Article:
Cutting out the recession

November_175.jpgCMA turns to Hitachi for increased efficiency.

In September of 2005, Australian metal recycling company CMA Recycling bought Auckland-based Scrap Metal Recyclers. Re-branded under their Australian parent company’s name, CMA has entered new markets and expanded its operations in the upper North Island with the addition of a Tauranga branch to complement the existing Auckland and Hamilton operations.

Auckland area manager Brett Howlett says CMA views recycling as a key component in the process of modern waste management.

“We help to significantly reduce the waste of potentially useful materials through resale; reduce the consumption of finite raw materials and energy, and contribute to a better environment through responsible recycling.”

The industry has been through a rollercoaster ride with metal prices over the past couple of years and, although the economy is currently depressed, Brett says CMA is experiencing steady demand for processed scrap metal. Although you might expect China to be the major contributor to this demand, he says, “it is going to steel mills all over the world, with places like Asia being the hungriest for scrap metal, that they use to melt down and recycle into other products – thus the conservation of finite natural resources.”

Although the economic downturn has had an impacted on CMA, along with almost every other business in the country, Brett says the company has continued to invest in plant and machinery to ensure a more efficient operation that improves productivity and reduces operating costs.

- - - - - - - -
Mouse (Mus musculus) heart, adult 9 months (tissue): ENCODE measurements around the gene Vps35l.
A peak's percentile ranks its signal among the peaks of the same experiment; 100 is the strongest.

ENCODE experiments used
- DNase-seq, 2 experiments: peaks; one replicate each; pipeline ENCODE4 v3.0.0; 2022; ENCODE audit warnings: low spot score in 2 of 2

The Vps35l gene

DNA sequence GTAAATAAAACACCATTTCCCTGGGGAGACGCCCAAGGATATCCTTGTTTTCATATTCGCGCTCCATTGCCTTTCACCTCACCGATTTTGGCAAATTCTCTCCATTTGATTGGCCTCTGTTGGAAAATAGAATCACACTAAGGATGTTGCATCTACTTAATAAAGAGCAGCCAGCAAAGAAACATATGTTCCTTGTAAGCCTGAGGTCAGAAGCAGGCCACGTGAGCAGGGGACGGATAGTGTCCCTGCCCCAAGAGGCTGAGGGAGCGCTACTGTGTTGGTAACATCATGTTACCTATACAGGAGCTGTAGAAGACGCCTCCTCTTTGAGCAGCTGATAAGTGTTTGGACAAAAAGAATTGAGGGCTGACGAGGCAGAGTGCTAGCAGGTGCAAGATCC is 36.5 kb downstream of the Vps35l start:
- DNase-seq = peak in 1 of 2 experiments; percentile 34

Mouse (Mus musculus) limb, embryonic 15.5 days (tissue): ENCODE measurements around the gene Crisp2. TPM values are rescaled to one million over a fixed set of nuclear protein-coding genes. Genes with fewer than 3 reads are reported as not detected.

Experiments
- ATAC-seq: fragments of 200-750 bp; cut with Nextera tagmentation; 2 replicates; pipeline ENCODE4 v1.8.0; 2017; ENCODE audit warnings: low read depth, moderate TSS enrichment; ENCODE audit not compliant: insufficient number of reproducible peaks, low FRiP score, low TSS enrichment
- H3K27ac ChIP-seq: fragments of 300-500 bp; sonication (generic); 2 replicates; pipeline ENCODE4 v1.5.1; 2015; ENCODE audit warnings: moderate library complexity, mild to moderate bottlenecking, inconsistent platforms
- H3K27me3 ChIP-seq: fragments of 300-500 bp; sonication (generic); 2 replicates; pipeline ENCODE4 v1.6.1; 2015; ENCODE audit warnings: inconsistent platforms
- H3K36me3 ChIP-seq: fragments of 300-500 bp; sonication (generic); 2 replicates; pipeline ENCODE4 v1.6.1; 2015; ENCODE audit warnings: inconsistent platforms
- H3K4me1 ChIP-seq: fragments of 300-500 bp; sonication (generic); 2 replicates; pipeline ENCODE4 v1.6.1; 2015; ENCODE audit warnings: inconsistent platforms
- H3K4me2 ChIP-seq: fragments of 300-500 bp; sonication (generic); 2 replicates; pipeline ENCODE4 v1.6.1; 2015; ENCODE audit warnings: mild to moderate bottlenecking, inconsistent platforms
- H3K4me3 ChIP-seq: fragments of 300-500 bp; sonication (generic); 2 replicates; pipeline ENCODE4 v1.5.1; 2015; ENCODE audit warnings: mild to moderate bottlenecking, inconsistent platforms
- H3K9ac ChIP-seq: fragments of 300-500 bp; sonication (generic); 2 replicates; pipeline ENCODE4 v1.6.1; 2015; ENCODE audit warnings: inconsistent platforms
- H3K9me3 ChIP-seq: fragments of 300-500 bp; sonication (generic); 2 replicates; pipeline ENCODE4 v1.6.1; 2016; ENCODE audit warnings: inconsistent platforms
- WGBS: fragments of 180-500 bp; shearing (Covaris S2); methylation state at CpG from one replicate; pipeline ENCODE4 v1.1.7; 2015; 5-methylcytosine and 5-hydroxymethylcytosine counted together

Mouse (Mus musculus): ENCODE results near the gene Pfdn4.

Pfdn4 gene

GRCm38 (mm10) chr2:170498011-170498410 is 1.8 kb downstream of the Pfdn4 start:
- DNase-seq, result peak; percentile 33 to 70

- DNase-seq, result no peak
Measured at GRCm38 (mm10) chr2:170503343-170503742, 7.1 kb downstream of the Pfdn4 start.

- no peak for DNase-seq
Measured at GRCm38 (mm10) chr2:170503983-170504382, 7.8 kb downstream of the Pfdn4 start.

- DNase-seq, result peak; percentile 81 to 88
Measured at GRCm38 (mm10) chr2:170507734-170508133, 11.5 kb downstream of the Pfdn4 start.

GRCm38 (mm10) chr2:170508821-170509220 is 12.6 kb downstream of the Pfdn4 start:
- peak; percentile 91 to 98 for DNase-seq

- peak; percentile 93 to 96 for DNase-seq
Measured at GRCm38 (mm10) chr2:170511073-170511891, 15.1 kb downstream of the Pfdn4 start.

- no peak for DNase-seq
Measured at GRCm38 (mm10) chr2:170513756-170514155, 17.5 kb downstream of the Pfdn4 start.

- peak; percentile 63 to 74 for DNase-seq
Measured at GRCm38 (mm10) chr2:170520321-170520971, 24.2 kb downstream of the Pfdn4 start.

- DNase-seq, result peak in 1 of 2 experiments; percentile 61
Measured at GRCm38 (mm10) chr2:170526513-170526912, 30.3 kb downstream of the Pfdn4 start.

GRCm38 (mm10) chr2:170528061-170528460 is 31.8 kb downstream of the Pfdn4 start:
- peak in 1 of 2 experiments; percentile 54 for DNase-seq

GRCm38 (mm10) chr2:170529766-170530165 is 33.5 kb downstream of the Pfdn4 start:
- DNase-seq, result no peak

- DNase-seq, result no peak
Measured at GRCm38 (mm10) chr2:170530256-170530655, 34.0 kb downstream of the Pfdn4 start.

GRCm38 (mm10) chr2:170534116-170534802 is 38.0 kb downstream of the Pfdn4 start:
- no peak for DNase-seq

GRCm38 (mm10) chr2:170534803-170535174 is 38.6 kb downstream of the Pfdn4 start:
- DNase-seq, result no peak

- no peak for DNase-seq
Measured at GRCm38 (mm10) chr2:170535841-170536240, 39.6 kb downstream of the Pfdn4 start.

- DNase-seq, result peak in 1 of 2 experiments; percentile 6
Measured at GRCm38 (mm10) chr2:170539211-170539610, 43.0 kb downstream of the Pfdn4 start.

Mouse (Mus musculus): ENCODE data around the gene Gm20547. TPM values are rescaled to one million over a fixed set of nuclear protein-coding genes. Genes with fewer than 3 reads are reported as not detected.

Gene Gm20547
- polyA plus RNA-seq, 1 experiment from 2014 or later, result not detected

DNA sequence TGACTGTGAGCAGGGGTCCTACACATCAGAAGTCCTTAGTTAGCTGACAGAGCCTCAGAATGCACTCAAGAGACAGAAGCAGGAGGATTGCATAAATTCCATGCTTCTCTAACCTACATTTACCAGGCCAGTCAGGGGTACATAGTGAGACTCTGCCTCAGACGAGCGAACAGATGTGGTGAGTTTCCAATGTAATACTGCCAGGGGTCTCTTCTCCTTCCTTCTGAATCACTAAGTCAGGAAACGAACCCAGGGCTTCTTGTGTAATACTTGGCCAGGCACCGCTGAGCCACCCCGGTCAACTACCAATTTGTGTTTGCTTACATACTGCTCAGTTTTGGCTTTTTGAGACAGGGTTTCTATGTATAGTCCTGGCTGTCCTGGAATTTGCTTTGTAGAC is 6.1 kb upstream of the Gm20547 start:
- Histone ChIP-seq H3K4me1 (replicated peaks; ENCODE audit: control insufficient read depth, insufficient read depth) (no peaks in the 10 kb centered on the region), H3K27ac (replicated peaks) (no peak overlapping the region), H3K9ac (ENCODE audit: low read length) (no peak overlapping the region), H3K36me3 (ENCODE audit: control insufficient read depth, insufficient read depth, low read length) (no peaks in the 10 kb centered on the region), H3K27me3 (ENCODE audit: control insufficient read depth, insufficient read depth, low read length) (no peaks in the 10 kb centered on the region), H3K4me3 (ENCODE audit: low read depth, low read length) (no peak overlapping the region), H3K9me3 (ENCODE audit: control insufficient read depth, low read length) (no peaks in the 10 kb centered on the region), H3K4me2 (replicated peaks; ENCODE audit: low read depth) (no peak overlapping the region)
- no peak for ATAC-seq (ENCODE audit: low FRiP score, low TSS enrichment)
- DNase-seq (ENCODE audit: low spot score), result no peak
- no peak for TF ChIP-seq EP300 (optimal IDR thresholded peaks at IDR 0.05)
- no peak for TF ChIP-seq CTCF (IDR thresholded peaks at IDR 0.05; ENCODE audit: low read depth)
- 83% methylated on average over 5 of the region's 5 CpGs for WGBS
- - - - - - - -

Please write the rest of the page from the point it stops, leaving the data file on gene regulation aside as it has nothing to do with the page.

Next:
CMI_2.jpg“For us, any efficiency that we can make in any area is a bonus. The cheaper we can process scrap material, the more beneficial it is for us.”

An example of this approach has been the introduction of a 33 ton Hitachi ZX330LC-3 excavator fitted with a La Bounty MSD 2500R front attachment hydraulic shear. Prior to this CMA used a static shear to cut their steel, as well as gas cutting. While they still do a little manual gas cutting, Brett says the Hitachi ZX330LC-3 with shear attachment is a lot more versatile because of its mobility and the fact it can rotate.

Prior to its purchase, the Auckland recyclers had little experience with Hitachi excavators, yet for their new owners, CMA Recycling in Australia, it was a different story. Specialising in contracting and demolition it attaches specialist recycling attachments to base model excavators, typically in the 20 – 35 tonne class. In Australia the company brought about 12 new machines off Hitachi last year alone, says Brett.

In Auckland, CMA Recycling focuses on collection, processing and recycling of predominantly secondary ferrous and non-ferrous metal products, and utilises specialist high-rise-cab scrap recycling processors. So when it came to adding an excavator fitted with a cutting shear to the operation, Brett says the company drew on its Australian parent’s knowledge and experience of Hitachi’s reliability and performance.